Arts & Culture

What are Iceland’s Must-See Museums?

On your Iceland Vacation, you’ll want to try the natural hot springs, stay in an unusual lodging, and see the Northern Lights. But Iceland also has extraordinary museums—put at least one on your list. They are numerous in Reykjavik, but they’re also interspersed throughout the country. Listed are a few museums that range from covering the world of the Vikings to a 3-D, cutting edge, outdoor experience.

Viking World Museum

This incredible museum is built around a Viking ship named, “The Icelander.” Built in 1996 by Gunnar Marel Eggertsson, the ship was modeled after a 9th century sailing vessel, using similar building materials and methods. As a result, the structure is as close to authentic as it could possibly be. (In 2000, the ship sailed to New York and was quite sea-worthy!)

The ship is amazing, but it’s not the only star of the Viking World Museum. The museum includes five exhibits of all things Viking, a stunning view of the ocean, and it features a playground with outdoor teaching space. The Viking World Museum is fairly close to Keflavik Airport, so it’s a perfect stop just before or after a flight.

Arbaer Open Air Museum

This phenomenal space is more than a museum—it’s a three-dimensional, outdoor experience. The Arbaer Open Air is an exhibit of more than twenty well-preserved buildings that were once used, and inhabited, by historic Icelanders.

The buildings of the open air museum have been relocated from various places around Iceland to a community just outside Reykjavik. They comprise, what looks like, a small village, complete with a farm and town square. As a visitor, you’ll explore the inside of each house, experience what life was like for Icelanders who lived off the land, and you’ll also take a look at traditional Icelandic clothing. Enjoy fresh country air, and step back in time.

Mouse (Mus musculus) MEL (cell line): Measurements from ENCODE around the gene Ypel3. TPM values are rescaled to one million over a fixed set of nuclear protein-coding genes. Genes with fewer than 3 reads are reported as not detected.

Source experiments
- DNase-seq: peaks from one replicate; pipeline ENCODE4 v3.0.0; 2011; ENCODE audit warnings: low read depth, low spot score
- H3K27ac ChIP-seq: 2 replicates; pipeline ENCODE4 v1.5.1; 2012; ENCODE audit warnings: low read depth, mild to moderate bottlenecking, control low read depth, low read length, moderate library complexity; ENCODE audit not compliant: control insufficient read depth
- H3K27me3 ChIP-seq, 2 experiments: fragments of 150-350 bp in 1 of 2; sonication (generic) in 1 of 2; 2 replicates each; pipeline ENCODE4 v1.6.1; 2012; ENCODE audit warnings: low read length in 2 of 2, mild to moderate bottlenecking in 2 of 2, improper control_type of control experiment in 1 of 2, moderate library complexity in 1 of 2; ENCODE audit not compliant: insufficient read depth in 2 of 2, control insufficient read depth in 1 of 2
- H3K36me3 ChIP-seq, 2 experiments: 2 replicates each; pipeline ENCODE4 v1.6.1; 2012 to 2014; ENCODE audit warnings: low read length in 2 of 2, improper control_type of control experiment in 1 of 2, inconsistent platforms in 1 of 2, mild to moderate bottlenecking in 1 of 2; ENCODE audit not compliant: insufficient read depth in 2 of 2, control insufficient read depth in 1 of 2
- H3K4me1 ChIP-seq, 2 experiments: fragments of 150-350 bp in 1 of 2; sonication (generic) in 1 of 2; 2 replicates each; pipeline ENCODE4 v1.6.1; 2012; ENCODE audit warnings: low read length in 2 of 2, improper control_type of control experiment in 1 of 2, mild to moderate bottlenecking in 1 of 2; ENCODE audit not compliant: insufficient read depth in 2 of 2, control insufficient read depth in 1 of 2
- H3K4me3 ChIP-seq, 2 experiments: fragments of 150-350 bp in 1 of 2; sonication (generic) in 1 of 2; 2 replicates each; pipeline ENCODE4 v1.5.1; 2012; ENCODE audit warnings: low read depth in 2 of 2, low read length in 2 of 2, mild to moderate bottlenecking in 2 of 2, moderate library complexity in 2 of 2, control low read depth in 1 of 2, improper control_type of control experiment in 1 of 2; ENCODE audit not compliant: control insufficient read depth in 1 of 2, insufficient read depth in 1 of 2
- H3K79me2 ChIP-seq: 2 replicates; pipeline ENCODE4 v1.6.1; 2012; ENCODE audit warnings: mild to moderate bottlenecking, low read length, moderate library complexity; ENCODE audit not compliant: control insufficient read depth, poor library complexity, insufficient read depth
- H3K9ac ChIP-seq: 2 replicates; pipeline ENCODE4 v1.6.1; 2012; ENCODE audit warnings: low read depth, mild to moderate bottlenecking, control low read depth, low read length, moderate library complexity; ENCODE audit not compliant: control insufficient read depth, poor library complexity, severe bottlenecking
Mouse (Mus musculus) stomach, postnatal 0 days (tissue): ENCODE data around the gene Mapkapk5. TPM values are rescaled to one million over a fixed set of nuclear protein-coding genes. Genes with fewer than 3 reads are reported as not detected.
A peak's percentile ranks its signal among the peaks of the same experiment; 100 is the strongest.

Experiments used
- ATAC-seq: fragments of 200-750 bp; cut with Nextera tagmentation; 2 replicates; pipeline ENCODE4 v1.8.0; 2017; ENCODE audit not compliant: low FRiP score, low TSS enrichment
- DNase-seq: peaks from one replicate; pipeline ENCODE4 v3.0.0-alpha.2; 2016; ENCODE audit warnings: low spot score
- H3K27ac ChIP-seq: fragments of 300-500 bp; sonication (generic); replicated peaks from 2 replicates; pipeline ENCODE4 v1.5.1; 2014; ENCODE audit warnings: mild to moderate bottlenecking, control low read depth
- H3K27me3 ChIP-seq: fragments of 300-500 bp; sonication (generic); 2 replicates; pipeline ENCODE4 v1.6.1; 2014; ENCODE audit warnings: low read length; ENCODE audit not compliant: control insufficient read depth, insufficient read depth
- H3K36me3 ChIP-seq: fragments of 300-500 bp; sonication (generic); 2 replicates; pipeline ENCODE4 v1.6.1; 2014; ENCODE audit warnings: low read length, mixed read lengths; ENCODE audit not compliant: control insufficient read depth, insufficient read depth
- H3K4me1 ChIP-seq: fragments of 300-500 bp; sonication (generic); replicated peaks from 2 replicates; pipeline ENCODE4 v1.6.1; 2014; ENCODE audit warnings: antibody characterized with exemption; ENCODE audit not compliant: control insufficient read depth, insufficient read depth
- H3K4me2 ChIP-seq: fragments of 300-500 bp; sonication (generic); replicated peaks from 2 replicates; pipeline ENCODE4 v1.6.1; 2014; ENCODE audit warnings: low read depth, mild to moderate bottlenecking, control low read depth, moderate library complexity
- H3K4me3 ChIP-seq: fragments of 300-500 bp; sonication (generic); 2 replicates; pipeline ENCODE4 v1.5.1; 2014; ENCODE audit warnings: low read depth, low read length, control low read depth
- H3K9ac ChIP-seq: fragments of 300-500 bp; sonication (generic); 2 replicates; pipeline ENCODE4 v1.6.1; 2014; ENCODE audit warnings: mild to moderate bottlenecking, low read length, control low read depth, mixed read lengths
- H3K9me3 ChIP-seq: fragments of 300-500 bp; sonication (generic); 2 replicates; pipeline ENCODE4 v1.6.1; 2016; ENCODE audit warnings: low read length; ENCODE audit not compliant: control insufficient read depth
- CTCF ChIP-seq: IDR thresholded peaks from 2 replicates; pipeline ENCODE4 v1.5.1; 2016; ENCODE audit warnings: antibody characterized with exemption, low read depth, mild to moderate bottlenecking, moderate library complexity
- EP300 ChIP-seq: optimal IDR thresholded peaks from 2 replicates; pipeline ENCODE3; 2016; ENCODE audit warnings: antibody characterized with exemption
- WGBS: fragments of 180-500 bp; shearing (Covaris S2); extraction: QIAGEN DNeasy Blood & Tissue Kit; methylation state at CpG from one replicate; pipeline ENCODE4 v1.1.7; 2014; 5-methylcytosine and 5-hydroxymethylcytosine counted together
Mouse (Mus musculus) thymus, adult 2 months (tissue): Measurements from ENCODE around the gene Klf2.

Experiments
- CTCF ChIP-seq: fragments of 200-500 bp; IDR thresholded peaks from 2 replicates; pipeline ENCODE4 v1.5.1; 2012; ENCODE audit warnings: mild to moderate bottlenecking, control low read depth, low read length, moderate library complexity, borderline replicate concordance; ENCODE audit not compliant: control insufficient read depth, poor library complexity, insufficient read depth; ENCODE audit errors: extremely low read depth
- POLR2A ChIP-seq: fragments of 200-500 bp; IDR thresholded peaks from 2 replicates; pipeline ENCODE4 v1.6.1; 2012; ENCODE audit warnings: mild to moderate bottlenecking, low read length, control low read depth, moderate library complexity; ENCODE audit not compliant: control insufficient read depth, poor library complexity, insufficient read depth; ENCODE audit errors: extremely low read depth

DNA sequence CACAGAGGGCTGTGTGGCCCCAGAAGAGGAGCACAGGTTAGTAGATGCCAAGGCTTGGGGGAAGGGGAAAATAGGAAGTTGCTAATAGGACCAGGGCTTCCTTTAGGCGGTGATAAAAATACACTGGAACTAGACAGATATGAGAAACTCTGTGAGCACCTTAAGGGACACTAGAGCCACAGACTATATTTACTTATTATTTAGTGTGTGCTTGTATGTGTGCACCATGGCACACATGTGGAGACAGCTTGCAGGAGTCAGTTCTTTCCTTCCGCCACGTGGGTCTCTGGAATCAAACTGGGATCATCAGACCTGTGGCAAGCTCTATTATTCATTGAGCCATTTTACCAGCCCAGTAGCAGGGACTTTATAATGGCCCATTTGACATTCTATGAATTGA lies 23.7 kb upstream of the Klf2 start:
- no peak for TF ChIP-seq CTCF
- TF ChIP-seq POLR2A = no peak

Reykjavík Maritime Museum

The Reykjavík Maritime Museum, formerly known as The Vikin, is located in the city’s vibrant harbor area. This popular museum is an insider’s look at the nation’s maritime legacy throughout history. Fishing and maritime exploration have always been important to the country’s culture and economy, and the Reykjavík Museum has plenty of source material.

Take a look at vessels that have carried Iceland’s sailors—they were exceptional navigators. You’ll discover Reykjavik’s harbor throughout time and have the chance to explore an Icelandic Coast Guard ship. This ship fought in the Cod Wards against the UK. Before you leave, dip into the unique gift shop.

The Saga Museum

The Saga Museum is one of the most popular in Reykjavik. Here, you’ll tour Iceland’s place in history with the help of life-size recreations of the people’s past. The museum is named after the Sagas, a renowned series of prose narratives based on Icelandic history and family legacies.

The National Museum of Iceland

This is an ideal place to learn more about the history, and stories, of Iceland. You’ll discover what influenced Iceland’s culture as it is today. This museum lets you explore the country’s culture from the medieval period to the present. Thousands of artifacts from different parts of the country are on display. Craftsmanship is also on view, including a door covered with medieval carvings—it’s stunning, as is the architecture of the building itself.

The Icelandic Punk Museum

Iceland is known for its exceptional music venues, and it also has a presence in the world of punk. One of the lesser-known Reykjavik museums, the Icelandic Punk Museum, sits in a tiny underground space downtown.

The museum takes a look at the rise of punk music from the 1970’s through the 1990’s. The space is covered in posters, photos, guitars, and other hip-looking relics from the era. There’s historic concert footage from international artists who toured Iceland and local talent that became well-known. Listen to punk albums or try on rock-star jackets. Have a blast!

There are literally hundreds of museums and cultural experiences to discover in Iceland. They range from the magnificent to the kitschy. (Stop in at the Herring Museum…) There are also handcraft shops, a museum of Icelandic Sorcery, Rock museums, and a Library of Water.

If you have a particular area of interest or expertise, just let your Destination Expert know!